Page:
Private collection, France.

A new addition to Gregorio di Lorenzo’s oeuvre, the present bas-relief provides a significant contribution to our knowledge about the work of this Italian sculptor of the Quattrocento. Having been unknown to scholars for a long period, Gregorio was only rediscovered recently, following much research by various art historians from the end of the 19th century onwards. Previously, he remained hidden behind an anonymous name used primarily out of convenience: ‘Master of the Marble Madonnas’. Coined in 1886 by Wilhem von Bode, this name was applied to a corpus of works close to those of Mino da Fiesole (1429 – 1484) and Antonio Rossellino (1427 – c. 1479). Despite his unidentified status, the ‘Master of the Marble Madonnas’ aroused the interest of several scholars including Ulrich Middeldorf and John Pope-Hennessy. The mystery was finally solved in 2001 by Alfredo Bellandi, who managed to connect the name with Gregorio di Lorenzo.

Having trained in the workshop of Desiderio da Settignano (c. 1430 – 1464), di Lorenzo mostly produced bas-reliefs on Marian themes as well as busts of the Ecce Homo. He opened his own workshop on the Piazza di San Giovanni in Florence in 1461, and enjoyed noteworthy success. Gregorio received several prestigious commissions, including one for a basin for the sacristy of Badia Fiesolana. His artistic activity in the capital of the Florentine Republic is again confirmed by various archival sources dated between 1455 and 1497. Described as an “itinerant sculptor” by Alfredo Bellandi, Gregorio worked for the courts of Naples and Ferrara for which he created two series of the Twelve Caesars. He also made sculptures at Visegrád and Buda for the Hungarian court of Mattia Corvino, where he lived from 1475 to 1490. In 1502, Gregorio was in Forlì, where he worked with Giovanni Ricci and Tommaso Fiamberti on the funerary monument of Luffo Numai in the church of Santa Maria dei Servi. He probably died there around 1504.

Alfredo Bellandi has suggested dating our sculpture to the years 1460 – 1470. He rightly emphasizes that the almost “metallic” handling of the marble, the highly specific form of the eyes, as well as the receding chin of our work all appear in Gregorio di Lorenzo’s Virgin and Child in the Galleria Nazionale delle Marche in Urbino, the execution of which is dated to the 1460s. He has also connected our bas-relief to other sculptures such as the Ecce Homo of the Staatliche Museen, Berlin, and a diptych in the same museum that depicts the Mater Dolorosa and an Ecce Homo respectively. The attribution of our work to Gregorio di Lorenzo is based on the very characteristic form of the eyes of some of his models, that can be recognized by a half-closed eye, clearly marked cheekbones, and lower eyelids. These specific elements, particular to his style, can be found in the Christ Crowned with Thorns in the Szépmuvészeti Múzeum, Budapest, and also in a relief of the same subject now at the Musée Jacquemart-André in Paris, the dimensions of which are similar to those of our work. Additionally, the ear, or more specifically the tragus with its marked relief, are typical of the manner in which Gregorio sculpted this part of the face. The most eloquent comparison proposed by Alfredo Bellandi is certainly the one with the Christ Crowned with Thorns from the renowned collection of Alphonse Kann. Further to the striking similarities between the two sculptures in terms of clothing and pose, this work evidences the highly comparable way in which the artist has sculpted the muscle mass and the bones to make the protruding parts of the face stand out almost artificially.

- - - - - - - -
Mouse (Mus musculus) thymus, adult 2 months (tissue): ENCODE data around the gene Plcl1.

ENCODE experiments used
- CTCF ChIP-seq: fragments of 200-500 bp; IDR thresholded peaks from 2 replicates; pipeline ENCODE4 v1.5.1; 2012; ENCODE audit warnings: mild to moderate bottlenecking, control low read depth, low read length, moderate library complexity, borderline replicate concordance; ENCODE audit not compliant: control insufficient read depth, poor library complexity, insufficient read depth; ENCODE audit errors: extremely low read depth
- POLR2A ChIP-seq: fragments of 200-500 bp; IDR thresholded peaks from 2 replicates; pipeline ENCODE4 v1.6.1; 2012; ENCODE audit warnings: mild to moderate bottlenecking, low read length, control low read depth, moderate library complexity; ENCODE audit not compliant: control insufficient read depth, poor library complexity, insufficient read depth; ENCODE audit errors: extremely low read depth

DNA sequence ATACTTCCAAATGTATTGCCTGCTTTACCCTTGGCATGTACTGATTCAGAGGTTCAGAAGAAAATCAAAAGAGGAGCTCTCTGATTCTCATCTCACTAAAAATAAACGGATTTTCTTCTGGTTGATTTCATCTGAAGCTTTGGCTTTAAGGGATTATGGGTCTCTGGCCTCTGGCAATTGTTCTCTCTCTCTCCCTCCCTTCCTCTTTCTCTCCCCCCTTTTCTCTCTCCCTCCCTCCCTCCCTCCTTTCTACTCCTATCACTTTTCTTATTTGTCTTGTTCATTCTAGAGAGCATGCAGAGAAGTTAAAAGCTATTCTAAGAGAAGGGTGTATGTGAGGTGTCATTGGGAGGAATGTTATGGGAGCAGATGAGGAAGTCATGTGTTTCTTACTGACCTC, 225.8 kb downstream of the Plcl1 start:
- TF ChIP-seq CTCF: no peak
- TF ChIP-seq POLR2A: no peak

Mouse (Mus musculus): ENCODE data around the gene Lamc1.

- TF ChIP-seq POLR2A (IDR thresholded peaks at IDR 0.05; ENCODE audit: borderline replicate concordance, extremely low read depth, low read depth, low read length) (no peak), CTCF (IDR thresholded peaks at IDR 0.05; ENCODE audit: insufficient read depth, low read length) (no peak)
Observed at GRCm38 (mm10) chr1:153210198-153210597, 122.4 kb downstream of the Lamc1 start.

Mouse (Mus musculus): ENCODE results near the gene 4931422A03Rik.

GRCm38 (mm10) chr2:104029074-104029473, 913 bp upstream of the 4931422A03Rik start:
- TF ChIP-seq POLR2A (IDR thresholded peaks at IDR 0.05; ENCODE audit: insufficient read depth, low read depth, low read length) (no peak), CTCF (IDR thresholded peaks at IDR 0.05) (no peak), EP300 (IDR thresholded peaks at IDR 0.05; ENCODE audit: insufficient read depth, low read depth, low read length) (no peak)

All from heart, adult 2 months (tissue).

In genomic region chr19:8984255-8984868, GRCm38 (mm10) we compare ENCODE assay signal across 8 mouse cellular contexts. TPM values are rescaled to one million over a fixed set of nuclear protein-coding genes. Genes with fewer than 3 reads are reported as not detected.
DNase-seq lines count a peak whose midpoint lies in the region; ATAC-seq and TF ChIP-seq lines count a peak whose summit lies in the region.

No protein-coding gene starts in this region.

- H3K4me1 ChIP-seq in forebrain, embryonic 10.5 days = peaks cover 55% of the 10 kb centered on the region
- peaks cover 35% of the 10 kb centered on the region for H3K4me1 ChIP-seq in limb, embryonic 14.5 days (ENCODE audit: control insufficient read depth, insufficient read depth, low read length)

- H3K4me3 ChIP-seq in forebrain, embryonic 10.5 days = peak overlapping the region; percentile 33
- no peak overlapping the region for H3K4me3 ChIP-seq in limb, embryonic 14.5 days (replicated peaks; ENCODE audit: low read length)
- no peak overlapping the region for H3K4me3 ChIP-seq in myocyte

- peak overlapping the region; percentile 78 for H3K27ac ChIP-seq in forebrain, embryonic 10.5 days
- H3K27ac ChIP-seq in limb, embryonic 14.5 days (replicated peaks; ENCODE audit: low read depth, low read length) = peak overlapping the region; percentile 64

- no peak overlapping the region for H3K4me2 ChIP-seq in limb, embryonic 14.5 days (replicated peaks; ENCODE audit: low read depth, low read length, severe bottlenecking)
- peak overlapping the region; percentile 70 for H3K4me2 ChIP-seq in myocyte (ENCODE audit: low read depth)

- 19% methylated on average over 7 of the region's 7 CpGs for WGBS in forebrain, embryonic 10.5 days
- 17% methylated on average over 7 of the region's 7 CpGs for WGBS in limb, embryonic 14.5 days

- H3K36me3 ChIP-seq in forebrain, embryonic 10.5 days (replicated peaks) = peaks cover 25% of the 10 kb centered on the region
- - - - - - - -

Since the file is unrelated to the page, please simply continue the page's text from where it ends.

Our relief is an important re-discovery within Gregorio’s corpus since it is currently the only known example of a profile bust depicting an apostle. Alfredo Bellandi has suggested identifying it more precisely as Saint John owing to the youth of the model. Gregorio di Lorenzo was especially well known for reliefs depicting Roman Emperors and Christ Crowned with Thorns; our sculpture suggests that the artist also specialized in producing effigies of apostles. Like other artists, he tackled this iconography towards the end of his career: he created a series of six apostle heads with Tommaso Fiamberti and Giovanni Ricci at Pievequinta, near Forlì.

Following Ulrich Middeldorf, Alfredo Bellandi has emphasized Gregorio di Lorenzo’s interest in Flemish painting, comparing our bas-relief and an entire portion of his production with certain paintings by Albrecht Bouts (c. 1451 – 1549) and Hans Memling (active 1465 – 1494), whose work di Lorenzo essentially translated into sculpture. The tight framing to mid-bust level and the expressive nature of the models clearly demonstrate a connection or common inspiration. Similarly, Bellandi has noted that the style and technique of our work show the influence of Desiderio da Settignano. He has compared the open mouth, that allows some teeth to be visible, to that of the Tondo Arconati Visconti. He has also found that the virtuoso manner with which the hair has been sculpted in our relief is similar to that in examples by Desiderio. He has endowed his model with stylized and disorganized hair that gives rhythm to the composition and produces a visual effect that is similar to Verrocchio’s depiction of hair.

In the wake of Donatello (1386 – 1466) and Desiderio da Settignano’s experiments, Gregorio di Lorenzo managed to distinguish himself by turning away from the joyful, delicate style of his master in favour of more biting and exacerbated expressions, as exemplified beautifully by our sculpture. A sign of his unique audacity and dexterity, this work therefore confirms the eminent position of di Lorenzo in the effervescent melting pot that was the artistic milieu of Italy during the Quattrocento, in spite of the fact that his personality was only recently re-discovered. 

Renaissance | Colnaghi New York